Separation of the Past and Present: Malamud’s Integral Use of Setting in The Fixer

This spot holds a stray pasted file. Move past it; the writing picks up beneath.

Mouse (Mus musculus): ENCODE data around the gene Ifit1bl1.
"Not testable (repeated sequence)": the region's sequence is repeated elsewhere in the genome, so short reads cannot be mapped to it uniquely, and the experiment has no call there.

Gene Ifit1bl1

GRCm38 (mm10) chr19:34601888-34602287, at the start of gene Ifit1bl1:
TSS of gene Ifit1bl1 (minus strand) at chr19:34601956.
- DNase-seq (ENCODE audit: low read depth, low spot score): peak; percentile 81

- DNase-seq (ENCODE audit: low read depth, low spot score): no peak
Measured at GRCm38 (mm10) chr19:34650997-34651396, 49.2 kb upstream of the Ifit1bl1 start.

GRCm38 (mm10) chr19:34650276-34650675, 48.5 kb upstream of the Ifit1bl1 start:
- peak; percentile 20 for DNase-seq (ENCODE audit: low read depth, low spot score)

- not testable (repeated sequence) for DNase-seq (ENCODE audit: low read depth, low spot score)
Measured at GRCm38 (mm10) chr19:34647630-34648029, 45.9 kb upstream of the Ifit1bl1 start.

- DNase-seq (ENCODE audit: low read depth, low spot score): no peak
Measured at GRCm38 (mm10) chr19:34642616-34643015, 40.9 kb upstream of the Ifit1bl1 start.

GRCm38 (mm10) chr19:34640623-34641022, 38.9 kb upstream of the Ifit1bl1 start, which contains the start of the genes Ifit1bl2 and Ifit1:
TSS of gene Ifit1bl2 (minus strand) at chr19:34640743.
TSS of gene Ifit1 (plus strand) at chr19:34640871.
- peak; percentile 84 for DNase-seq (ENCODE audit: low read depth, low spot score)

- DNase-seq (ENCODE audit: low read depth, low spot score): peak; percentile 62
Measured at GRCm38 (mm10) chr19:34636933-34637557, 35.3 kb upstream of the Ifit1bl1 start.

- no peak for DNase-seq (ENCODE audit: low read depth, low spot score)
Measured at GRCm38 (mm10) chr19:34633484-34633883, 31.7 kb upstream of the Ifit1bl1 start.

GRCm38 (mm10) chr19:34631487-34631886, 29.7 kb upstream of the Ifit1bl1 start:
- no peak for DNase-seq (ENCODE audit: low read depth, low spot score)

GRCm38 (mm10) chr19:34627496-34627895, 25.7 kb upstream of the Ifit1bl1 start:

“Life is a tragedy full of joy.” The view advanced by Bernard Malamud, while somewhat morbid, is mirrored in his life’s work. To express the futility of life in Russia, Malamud creates a setting which seems entirely removed from this century. Through his use of a foreign setting and different time period, he reinforces the confusion and anguish of the protagonist, Yakov Bok. The separation he creates between the present and the past enables Malamud to present a series of events that, were they set in a more current time or place, would be incomprehensible to the reader. By setting his story in Russia during the early twentieth century, Malamud portrays a social and political reality without fighting against the disbelief of his readers.The harsh climate of Russia and the conditions of his confinement continually challenge Yakov’s tenacity and will to survive. This natural conflict enhances the central struggle between Yakov and the Russian legal system. During his imprisonment, Yakov contends with bone-chilling cold as well as extreme heat. “Time was summer now, when the hot cell stank heavily and the walls sweated” (215). Against this heat he is provided little protection and no ventilation; even cleanliness becomes impossible to maintain. The winter provides no relief: the “acrid cold” disheartens Yakov to the same degree as the harsh summer (205). While a small fire is lit twice a day, it can hardly contend with “the wind seeping through the split glass” that gnaws at Yakov’s “head and hands” (205). All this Yakov must endure without the comfort of a companion to share his hardships. His solitary confinement, complete with shackles, is as trying as the natural forces of weather which he is also fighting. Yakov is “stricken to be so absolutely alone” and reaches out even to his guards for friendship (215). Even beyond the setting of his solitary confinement, Yakov must fight for his survival in an environment where poisoning is both practiced and acceptable. “Poison! My God, they’re poisoning me!” (180). This reality, when exacerbated by the larger issue of inhumane confinement standards and the harsh conditions of Russian weather, creates an overwhelmingly harsh setting that Yakov must conquer. While Russia is a well-known country, the customs and legal system are relative mysteries to many readers of the novel. This mystery adds to the compelling confusion of the novel and emphasizes the point of view Yakov must also share. Initially, Yakov is unaware of the reason for his incarceration, claiming that his supposed crime is a “confusion in my mind” (73). Because the reader knows nothing more than the prisoner, the reader is dragged through the trials of uncertainty just as Yakov is. In addition to magnifying the insecurity of Yakov’s situation, various customs are touched on to add to the atmosphere of the novel. Little examples (such as when Shmuel “sucked tea through sugar”) are distinctly Russian (9). Other traditions, specifically of the religious persuasion, allow Malamud to maintain the thread of Judaism throughout the novel. Although Yakov is not a practicing Jew, phylacteries, prayer shawls, and even matzo bread become crucial aspects of his fight for freedom. The confusion of foreign cultural and religious traditions is accented continually by the legal system of Russia, a mystery to even those who participate actively in it. Yakov is never informed of the status of his case and instead is forced to inwardly wonder “what will happen to me now?” (96). Because Russia lacks the fundamental systems to protect his rights as a prisoner, however, no answer is forthcoming. Through these varying aspects of Russian and Jewish culture, Malamud creates a setting that adds to the suspense and ultimate tragedy of the novel. Even more important than the physical setting of the novel, however, is the time period in which it takes place. During the early twentieth century, society encouraged racial discrimination against Jews as an acceptable way to provide scapegoats and increase unity. Organizations such as the Black Hundreds flourished under the sanctions of the Russian state despite their continual harassment of innocent Jews. Even condemned criminals discriminated against Yakov based on his Jewish heritage. Their taunts-“So you’re the bastard Jew who killed the Christian boy and sucked the blood out of his bones?” and ‘You’re a stinking Jew liar” (98, 99)-expose the unsubtle hostility directed towards Jews. While Malamud may interpret historical events in such a way as to increase drama, modern readers find it hard to believe that this level of intolerance would be allowed to occur in the modern day. Naturally, communication is another aspect limited by the time period chosen by Malamud. Unlike today, where something happening on one side of the world is broadcast to the other side of the globe within minutes, the only source of information in Russia was the newspaper, which was often edited. Information only trickled out to the public slowly, adding to the suspense and anguish of Yakov and the reader. Even when a “clever journalist” discovered damaging evidence towards Marfa Golov, “the publisher was fined and the press shut down by the police for three months” (274). The time period also allows Malamud to show the inhumane treatment of prisoners within state-run institutions. The power of Malamud’s portrayal of Yakov stems in large part from the ordeals that he must endure for a crime he did not commit; if those ordeals were made more humane, Yakov’s status as a martyr would be lessened. “Three times each day” Yakov is “searched to desperation” during a full body cavity search that serves only to torture the prisoner (215). By depicting a world removed from the current time, Malamud can more easily show events that modern times would not allow. The conditions, customs, and historical setting in which Yakov Bok must fight for his life add to the power and suspense of his struggles. By creating a world foreign to the reader, Malamud enrobes the narration in a cloak of mystery and confusion almost impenetrable by the reader. These qualities are responsible for the power and significance of Yakov’s struggle. While Malamud may use the setting of The Fixer to evoke the futility of Yakov’s tragedy, even this can not prevent the triumph and joy of human determination.